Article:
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Published on Jun 12, 2012
Quantum physicist Krister Shalm uses swing dancers and a magician to illustrate the strangeness of quantum entanglement.
Never let it be said that physicists are boring. Or that they can't dance. Krister Shalm proves they aren't, and they can. He is a physicist who is using light to study the quantum world. As a postdoctoral research fellow at the Institute for Quantum Computing at the University of Waterloo, Shalm is working to develop the technologies of tomorrow based on today's breakthroughs in quantum mechanics. While his work can seem mind boggling, Shalm has teamed up with a magician, musicians, entertainers, and dancers to make quantum concepts more approachable. An avid swing dancer, in his spare time Krister can be found Lindy Hopping to the tunes of the 20s, 30s and 40s.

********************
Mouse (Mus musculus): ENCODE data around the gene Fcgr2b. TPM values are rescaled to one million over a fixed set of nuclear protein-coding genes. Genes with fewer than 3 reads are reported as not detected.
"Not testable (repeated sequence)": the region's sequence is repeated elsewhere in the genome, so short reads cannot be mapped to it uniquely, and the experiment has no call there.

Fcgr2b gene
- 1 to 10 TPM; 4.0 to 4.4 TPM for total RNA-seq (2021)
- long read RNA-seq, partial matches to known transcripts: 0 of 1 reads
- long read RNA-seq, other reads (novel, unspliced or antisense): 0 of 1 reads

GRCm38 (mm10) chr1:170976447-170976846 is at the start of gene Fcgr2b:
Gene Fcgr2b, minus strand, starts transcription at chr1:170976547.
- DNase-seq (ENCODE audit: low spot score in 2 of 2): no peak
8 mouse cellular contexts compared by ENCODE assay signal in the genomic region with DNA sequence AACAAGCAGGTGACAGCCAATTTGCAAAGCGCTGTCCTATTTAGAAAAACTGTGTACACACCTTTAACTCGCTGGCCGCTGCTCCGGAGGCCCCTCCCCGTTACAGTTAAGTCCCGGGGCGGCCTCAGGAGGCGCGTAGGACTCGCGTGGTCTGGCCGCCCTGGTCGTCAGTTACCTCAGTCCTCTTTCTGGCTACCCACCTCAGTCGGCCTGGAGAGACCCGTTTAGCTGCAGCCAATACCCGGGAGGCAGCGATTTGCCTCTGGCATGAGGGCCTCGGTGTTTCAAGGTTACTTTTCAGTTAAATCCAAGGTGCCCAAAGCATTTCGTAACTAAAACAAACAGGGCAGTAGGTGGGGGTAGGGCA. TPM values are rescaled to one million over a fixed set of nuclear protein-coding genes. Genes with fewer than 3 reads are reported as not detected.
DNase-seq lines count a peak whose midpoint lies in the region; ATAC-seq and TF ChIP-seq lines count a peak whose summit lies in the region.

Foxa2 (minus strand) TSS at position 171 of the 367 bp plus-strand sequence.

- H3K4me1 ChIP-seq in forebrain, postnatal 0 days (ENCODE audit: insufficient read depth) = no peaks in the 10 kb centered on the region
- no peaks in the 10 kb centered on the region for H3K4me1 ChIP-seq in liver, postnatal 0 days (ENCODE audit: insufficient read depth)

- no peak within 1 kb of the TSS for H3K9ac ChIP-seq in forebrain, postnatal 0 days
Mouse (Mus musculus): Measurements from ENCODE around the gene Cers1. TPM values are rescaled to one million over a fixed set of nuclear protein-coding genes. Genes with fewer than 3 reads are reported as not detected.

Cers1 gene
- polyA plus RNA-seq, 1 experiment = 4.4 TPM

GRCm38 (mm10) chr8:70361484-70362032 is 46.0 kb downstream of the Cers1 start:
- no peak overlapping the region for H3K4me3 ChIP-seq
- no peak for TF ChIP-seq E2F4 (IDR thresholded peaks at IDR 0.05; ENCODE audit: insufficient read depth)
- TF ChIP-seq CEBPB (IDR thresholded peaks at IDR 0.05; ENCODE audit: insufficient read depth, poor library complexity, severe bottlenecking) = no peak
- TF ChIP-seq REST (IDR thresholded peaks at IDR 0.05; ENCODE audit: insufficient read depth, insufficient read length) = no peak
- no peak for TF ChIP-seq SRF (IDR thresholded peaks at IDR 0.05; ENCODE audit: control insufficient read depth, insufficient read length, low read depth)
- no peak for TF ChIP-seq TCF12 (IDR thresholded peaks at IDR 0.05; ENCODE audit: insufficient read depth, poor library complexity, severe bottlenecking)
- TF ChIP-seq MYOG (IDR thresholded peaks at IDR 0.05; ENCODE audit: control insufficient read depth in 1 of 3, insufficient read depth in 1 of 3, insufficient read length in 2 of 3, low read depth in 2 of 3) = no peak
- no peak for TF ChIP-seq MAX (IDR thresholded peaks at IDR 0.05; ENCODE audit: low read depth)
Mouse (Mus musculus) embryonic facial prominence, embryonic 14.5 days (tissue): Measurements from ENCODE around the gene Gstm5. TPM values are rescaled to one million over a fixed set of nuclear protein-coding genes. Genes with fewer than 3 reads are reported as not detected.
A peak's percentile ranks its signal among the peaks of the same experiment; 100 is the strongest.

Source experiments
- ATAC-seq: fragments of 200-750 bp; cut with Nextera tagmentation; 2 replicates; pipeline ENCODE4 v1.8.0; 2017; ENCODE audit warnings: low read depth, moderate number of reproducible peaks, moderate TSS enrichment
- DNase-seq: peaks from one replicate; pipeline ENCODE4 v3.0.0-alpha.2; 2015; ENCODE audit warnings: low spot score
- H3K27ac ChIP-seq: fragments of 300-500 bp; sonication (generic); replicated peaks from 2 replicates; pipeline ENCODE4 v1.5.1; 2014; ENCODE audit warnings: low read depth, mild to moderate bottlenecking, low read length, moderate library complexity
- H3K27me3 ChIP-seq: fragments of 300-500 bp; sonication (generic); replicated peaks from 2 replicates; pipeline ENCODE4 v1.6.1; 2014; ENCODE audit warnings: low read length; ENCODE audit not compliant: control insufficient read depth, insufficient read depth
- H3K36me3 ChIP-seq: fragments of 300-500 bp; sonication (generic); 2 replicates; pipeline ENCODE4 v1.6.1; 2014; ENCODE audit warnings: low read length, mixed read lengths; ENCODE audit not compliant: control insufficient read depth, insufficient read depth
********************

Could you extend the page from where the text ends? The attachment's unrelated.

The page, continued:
In 2011, Physics World named the Double Slit Experiment, by Shalm and colleagues, as the top physics breakthrough of the year. His research has been published in top journals like Science and Nature, and he has been featured in the media on shows like CBC's Quirks & Quarks. He is known for his ability to explain complex ideas in clear, simple terms, and for his creativity in engaging the public with science.
Krister Shalm is a Junior Fellow with the Canadian Institute for Advanced Research as well as a recipient of the National Science and Engineering Research Council of Canada Postdoctoral Fellow award.
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